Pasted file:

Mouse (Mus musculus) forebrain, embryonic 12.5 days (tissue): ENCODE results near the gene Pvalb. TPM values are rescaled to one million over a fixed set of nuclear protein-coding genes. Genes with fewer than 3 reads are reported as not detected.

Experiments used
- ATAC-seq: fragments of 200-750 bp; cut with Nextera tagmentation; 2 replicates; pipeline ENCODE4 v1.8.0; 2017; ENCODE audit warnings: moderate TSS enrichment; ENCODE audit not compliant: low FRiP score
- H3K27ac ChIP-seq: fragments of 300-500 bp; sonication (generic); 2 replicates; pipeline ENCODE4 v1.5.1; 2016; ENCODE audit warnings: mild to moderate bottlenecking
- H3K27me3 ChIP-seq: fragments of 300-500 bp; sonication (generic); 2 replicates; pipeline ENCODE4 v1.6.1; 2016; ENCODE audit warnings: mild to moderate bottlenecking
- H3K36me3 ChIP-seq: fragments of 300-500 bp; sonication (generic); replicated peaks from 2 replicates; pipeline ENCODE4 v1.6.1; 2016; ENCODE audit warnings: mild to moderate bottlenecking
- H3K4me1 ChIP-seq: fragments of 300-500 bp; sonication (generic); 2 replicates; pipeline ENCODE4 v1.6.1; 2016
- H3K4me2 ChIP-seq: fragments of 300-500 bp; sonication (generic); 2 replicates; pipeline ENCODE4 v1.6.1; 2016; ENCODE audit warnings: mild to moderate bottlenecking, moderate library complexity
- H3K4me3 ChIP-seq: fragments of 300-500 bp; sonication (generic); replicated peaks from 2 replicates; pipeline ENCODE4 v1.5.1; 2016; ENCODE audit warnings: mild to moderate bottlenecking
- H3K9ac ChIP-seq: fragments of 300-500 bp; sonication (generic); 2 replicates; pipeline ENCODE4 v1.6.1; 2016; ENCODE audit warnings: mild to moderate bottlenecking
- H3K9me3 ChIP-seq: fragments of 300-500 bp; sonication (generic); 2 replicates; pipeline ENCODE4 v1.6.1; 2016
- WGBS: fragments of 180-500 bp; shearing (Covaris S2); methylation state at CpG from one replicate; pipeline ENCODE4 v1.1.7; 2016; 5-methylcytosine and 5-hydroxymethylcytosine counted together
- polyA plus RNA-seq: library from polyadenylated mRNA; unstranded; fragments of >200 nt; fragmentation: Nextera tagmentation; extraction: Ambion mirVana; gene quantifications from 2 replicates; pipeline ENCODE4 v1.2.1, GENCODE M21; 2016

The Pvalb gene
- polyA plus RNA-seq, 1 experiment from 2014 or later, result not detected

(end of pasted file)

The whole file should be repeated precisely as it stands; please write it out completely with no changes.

Mouse (Mus musculus) forebrain, embryonic 12.5 days (tissue): ENCODE results near the gene Pvalb. TPM values are rescaled to one million over a fixed set of nuclear protein-coding genes. Genes with fewer than 3 reads are reported as not detected.

Experiments used
- ATAC-seq: fragments of 200-750 bp; cut with Nextera tagmentation; 2 replicates; pipeline ENCODE4 v1.8.0; 2017; ENCODE audit warnings: moderate TSS enrichment; ENCODE audit not compliant: low FRiP score
- H3K27ac ChIP-seq: fragments of 300-500 bp; sonication (generic); 2 replicates; pipeline ENCODE4 v1.5.1; 2016; ENCODE audit warnings: mild to moderate bottlenecking
- H3K27me3 ChIP-seq: fragments of 300-500 bp; sonication (generic); 2 replicates; pipeline ENCODE4 v1.6.1; 2016; ENCODE audit warnings: mild to moderate bottlenecking
- H3K36me3 ChIP-seq: fragments of 300-500 bp; sonication (generic); replicated peaks from 2 replicates; pipeline ENCODE4 v1.6.1; 2016; ENCODE audit warnings: mild to moderate bottlenecking
- H3K4me1 ChIP-seq: fragments of 300-500 bp; sonication (generic); 2 replicates; pipeline ENCODE4 v1.6.1; 2016
- H3K4me2 ChIP-seq: fragments of 300-500 bp; sonication (generic); 2 replicates; pipeline ENCODE4 v1.6.1; 2016; ENCODE audit warnings: mild to moderate bottlenecking, moderate library complexity
- H3K4me3 ChIP-seq: fragments of 300-500 bp; sonication (generic); replicated peaks from 2 replicates; pipeline ENCODE4 v1.5.1; 2016; ENCODE audit warnings: mild to moderate bottlenecking
- H3K9ac ChIP-seq: fragments of 300-500 bp; sonication (generic); 2 replicates; pipeline ENCODE4 v1.6.1; 2016; ENCODE audit warnings: mild to moderate bottlenecking
- H3K9me3 ChIP-seq: fragments of 300-500 bp; sonication (generic); 2 replicates; pipeline ENCODE4 v1.6.1; 2016
- WGBS: fragments of 180-500 bp; shearing (Covaris S2); methylation state at CpG from one replicate; pipeline ENCODE4 v1.1.7; 2016; 5-methylcytosine and 5-hydroxymethylcytosine counted together
- polyA plus RNA-seq: library from polyadenylated mRNA; unstranded; fragments of >200 nt; fragmentation: Nextera tagmentation; extraction: Ambion mirVana; gene quantifications from 2 replicates; pipeline ENCODE4 v1.2.1, GENCODE M21; 2016

The Pvalb gene
- polyA plus RNA-seq, 1 experiment from 2014 or later, result not detected